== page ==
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Culture

The Three Hierarchs, the Greek Letters & Language 

January 21, 2018

The Feast of the Three Hierarchs is celebrated on January 30. Every year, churches, schools, and educational organizations in the community host events highlighting the Greek letters, language, and literature in honor of the work of the three great saints of Orthodoxy, St. Basil the Great, St. Gregory the Theologian, and St. John Chrysostom.

The Church Fathers were great men of letters, defenders of Orthodox Christianity, and supporters of Greek learning. The Feast of the Three Hierarchs is therefore often combined with the celebration of Greek Letters in many Greek Orthodox parishes. The Divine Liturgy of Saint John Chrysostom is conducted on the morning of the feast and preceded by a Matins (Orthros) service. Great Vespers is conducted on the evening before the day of the Feast. Scripture readings are as follows: Vespers- Deuteronomy 1:8-17, Deuteronomy 10:14-21, and the Wisdom of Solomon 3:1-9; Matins- John 10:9-16; and at the Divine Liturgy- Hebrews 13:7-16, and Matthew 5:14-19. Each of the Three Hierarchs has a separate feast day in January, Saint Basil on January 1, Saint Gregory on January 25, and St. John Chrysostom on January 27. Debate over which was the greatest hierarch led to the establishment of January 30 as a feast day to honor all three in the year 1100 during the reign of Byzantine Emperor Alexios I Komnenos.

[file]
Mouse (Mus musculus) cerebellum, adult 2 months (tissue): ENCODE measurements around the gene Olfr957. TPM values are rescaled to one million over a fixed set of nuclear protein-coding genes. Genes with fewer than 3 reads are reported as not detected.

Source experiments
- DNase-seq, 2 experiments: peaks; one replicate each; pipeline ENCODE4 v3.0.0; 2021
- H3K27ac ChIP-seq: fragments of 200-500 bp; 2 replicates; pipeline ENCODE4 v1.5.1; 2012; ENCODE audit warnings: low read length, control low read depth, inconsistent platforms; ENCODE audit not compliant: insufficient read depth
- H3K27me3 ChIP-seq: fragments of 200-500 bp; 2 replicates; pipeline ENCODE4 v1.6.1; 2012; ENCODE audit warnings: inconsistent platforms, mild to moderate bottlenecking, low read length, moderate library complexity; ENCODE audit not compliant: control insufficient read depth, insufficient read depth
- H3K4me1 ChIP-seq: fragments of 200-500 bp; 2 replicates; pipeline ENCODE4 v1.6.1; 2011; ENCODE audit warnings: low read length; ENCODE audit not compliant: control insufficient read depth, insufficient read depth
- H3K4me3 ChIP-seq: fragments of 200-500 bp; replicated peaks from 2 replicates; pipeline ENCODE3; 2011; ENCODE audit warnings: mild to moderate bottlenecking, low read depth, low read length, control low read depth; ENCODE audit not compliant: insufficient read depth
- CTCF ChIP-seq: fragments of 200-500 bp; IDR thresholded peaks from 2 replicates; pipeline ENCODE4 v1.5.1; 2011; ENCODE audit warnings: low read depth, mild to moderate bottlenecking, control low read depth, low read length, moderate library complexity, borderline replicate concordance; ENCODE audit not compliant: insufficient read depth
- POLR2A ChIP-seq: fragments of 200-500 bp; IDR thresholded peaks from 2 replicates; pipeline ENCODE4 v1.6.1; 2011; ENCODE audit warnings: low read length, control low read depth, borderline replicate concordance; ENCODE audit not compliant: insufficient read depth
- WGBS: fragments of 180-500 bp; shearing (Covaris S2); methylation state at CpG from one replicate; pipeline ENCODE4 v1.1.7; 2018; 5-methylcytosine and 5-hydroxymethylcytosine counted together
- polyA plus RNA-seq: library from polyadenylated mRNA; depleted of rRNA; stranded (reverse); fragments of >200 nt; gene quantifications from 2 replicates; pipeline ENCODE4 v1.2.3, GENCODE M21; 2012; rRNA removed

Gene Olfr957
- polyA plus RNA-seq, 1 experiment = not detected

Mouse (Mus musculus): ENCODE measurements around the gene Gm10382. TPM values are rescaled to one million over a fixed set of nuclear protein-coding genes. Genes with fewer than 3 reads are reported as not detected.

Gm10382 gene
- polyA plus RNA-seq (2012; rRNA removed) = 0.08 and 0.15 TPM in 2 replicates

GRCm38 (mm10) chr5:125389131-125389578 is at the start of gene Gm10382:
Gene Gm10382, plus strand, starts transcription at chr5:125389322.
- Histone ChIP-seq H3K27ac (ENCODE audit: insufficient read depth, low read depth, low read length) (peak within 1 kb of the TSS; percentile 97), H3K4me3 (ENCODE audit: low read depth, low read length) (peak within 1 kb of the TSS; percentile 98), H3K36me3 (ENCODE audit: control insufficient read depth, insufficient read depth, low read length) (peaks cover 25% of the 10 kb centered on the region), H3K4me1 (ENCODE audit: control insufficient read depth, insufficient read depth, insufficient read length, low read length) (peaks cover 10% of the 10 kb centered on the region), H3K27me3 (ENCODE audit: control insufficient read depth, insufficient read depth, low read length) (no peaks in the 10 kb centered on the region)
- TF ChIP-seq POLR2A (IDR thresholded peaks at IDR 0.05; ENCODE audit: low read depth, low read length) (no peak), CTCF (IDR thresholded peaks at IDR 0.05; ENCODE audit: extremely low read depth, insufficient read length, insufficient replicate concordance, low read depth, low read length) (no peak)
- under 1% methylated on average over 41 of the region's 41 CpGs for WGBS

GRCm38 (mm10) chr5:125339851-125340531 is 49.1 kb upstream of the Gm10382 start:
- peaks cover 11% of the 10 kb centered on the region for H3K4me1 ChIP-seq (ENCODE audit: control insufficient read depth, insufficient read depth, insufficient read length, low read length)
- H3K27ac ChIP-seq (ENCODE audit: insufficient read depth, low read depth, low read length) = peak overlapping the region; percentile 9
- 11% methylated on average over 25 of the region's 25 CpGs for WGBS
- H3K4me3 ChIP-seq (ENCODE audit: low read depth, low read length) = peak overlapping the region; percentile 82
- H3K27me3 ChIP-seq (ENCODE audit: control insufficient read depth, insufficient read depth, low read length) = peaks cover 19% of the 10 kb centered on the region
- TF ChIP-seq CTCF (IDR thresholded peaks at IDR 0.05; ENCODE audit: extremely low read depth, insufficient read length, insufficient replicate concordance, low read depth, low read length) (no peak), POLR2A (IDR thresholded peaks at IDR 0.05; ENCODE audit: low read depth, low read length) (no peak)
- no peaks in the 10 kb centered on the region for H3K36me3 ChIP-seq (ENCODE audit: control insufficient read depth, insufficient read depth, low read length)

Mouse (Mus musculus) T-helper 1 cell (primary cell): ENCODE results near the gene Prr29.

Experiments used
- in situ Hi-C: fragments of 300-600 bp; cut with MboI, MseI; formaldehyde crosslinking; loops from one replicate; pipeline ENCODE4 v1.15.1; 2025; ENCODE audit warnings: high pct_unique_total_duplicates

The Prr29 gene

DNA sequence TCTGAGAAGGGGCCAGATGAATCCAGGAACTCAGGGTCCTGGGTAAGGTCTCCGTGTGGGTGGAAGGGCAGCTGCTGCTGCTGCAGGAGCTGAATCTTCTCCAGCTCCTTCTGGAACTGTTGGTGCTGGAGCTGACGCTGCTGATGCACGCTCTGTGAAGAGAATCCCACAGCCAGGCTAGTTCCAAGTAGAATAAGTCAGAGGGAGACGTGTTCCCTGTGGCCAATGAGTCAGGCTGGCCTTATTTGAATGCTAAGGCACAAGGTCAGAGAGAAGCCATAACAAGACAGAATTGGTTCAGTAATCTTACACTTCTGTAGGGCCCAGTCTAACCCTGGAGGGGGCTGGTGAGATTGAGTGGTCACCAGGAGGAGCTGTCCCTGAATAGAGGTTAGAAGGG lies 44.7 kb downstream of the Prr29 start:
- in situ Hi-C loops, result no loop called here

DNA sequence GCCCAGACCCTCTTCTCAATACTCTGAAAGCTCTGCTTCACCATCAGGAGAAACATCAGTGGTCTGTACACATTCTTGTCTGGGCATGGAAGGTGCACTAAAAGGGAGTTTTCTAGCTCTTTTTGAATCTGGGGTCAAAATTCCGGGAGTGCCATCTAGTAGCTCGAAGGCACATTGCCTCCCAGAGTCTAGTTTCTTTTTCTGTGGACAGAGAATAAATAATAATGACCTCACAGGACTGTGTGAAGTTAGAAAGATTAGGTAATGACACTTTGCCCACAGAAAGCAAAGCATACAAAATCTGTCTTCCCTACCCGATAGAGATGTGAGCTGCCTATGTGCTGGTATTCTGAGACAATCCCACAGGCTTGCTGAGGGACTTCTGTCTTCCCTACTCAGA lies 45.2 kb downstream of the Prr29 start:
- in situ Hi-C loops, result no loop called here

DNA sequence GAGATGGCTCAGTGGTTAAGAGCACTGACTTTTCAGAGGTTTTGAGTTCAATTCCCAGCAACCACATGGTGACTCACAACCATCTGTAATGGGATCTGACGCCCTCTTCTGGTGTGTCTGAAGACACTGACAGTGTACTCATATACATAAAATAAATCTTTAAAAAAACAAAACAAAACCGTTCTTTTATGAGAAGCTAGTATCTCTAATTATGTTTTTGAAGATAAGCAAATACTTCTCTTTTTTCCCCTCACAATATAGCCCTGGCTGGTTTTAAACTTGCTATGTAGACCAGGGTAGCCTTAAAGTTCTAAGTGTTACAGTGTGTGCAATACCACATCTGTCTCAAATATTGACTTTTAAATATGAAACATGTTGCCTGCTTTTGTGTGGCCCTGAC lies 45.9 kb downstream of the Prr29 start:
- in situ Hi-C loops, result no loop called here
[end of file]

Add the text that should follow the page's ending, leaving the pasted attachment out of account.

In honor of the Three Hierarchs and the Greek Letters, add the following books to your reading list. The Complete Works of St. John Chrysostom, 36 books, are available online. One of his most popular works is On Marriage and Family Life which offers some timeless advice for the Christian family. Many of the works of St. Basil the Great, and St. Gregory the Theologian are also available online. On The Human Condition by St. Basil is available in the Popular Patristics Series published by St. Vladimir’s Seminary Press.

For those interested in the Greek origins of words in the English language, English Words Deriving from the Greek Language by Matina Psyhogeos is a reference work that should be on your list. The hefty volume is over 750 pages and includes sections with words listed by disciplines and fields of study including anatomy, architecture, chemistry, medicine, mythology, politics, and theatre among many others. The impressive list has columns featuring the English word, the Greek root word, and the definition in English. So many of the words are related to science and medicine that it would be difficult to envision how they could exist without Greek.

Scholars set the percentage of English words from Greek at about 60 percent and where scientific and medical words are concerned the percentage increases to 90 percent. Anyone fascinated by words will enjoy the book. The author includes the Greek alphabet, a pronunciation key, some general facts about Greece, and a Greek for Travelers section with many useful phrases for a variety of situations that the average traveler may encounter on their journey. Students may find the book especially useful in expanding their vocabulary and preparing for exams.

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